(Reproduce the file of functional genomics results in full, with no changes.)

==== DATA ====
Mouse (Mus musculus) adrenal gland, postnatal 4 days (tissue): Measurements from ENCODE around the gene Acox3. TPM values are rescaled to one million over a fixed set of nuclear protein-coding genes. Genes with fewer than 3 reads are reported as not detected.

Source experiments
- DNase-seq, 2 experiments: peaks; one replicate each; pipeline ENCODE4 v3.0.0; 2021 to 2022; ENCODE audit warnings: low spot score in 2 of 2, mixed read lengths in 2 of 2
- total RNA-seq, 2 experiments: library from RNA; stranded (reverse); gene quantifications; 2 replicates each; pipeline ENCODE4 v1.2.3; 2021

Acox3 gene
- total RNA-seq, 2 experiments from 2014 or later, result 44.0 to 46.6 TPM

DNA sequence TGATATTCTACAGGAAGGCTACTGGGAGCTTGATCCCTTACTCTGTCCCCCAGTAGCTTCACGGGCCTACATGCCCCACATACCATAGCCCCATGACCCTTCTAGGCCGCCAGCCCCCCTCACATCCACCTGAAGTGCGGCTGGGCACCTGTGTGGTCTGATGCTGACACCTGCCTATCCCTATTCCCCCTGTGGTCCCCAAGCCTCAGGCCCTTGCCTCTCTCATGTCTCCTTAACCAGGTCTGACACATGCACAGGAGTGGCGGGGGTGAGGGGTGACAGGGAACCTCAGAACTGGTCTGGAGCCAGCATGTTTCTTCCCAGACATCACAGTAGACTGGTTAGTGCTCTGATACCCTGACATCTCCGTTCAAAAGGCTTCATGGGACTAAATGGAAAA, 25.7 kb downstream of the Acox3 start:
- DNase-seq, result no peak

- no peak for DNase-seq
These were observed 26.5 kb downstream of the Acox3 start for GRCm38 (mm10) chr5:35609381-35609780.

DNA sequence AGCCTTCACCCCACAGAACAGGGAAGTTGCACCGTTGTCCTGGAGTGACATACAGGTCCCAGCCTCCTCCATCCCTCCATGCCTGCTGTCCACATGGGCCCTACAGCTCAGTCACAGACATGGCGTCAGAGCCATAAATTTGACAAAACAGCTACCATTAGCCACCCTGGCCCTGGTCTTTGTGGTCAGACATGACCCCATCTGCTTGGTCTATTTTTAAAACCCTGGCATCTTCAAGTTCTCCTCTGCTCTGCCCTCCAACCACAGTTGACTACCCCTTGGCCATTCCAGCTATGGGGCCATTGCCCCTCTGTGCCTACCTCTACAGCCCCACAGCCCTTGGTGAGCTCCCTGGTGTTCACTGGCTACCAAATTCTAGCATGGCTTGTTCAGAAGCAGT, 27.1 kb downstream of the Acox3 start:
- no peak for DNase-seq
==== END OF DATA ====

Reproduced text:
Mouse (Mus musculus) adrenal gland, postnatal 4 days (tissue): Measurements from ENCODE around the gene Acox3. TPM values are rescaled to one million over a fixed set of nuclear protein-coding genes. Genes with fewer than 3 reads are reported as not detected.

Source experiments
- DNase-seq, 2 experiments: peaks; one replicate each; pipeline ENCODE4 v3.0.0; 2021 to 2022; ENCODE audit warnings: low spot score in 2 of 2, mixed read lengths in 2 of 2
- total RNA-seq, 2 experiments: library from RNA; stranded (reverse); gene quantifications; 2 replicates each; pipeline ENCODE4 v1.2.3; 2021

Acox3 gene
- total RNA-seq, 2 experiments from 2014 or later, result 44.0 to 46.6 TPM

DNA sequence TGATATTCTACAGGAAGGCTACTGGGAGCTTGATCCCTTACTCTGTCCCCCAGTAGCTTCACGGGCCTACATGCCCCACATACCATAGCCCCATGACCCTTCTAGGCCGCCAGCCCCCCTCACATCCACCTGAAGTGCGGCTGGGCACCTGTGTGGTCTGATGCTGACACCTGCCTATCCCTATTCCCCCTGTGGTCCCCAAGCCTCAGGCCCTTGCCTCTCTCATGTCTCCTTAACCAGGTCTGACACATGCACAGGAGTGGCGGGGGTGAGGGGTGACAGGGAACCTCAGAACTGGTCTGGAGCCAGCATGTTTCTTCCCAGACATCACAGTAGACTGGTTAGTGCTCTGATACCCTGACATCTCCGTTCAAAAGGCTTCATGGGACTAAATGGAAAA, 25.7 kb downstream of the Acox3 start:
- DNase-seq, result no peak

- no peak for DNase-seq
These were observed 26.5 kb downstream of the Acox3 start for GRCm38 (mm10) chr5:35609381-35609780.

DNA sequence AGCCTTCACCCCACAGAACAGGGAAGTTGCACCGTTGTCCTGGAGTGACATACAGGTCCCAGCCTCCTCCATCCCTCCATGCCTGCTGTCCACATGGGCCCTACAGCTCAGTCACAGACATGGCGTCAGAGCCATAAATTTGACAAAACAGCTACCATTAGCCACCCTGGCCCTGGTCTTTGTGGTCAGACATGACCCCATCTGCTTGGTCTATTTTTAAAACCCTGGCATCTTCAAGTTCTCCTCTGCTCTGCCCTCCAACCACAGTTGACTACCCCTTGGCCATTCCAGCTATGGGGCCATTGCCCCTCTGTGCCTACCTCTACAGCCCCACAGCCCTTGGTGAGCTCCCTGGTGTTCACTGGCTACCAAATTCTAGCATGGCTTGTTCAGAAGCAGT, 27.1 kb downstream of the Acox3 start:
- no peak for DNase-seq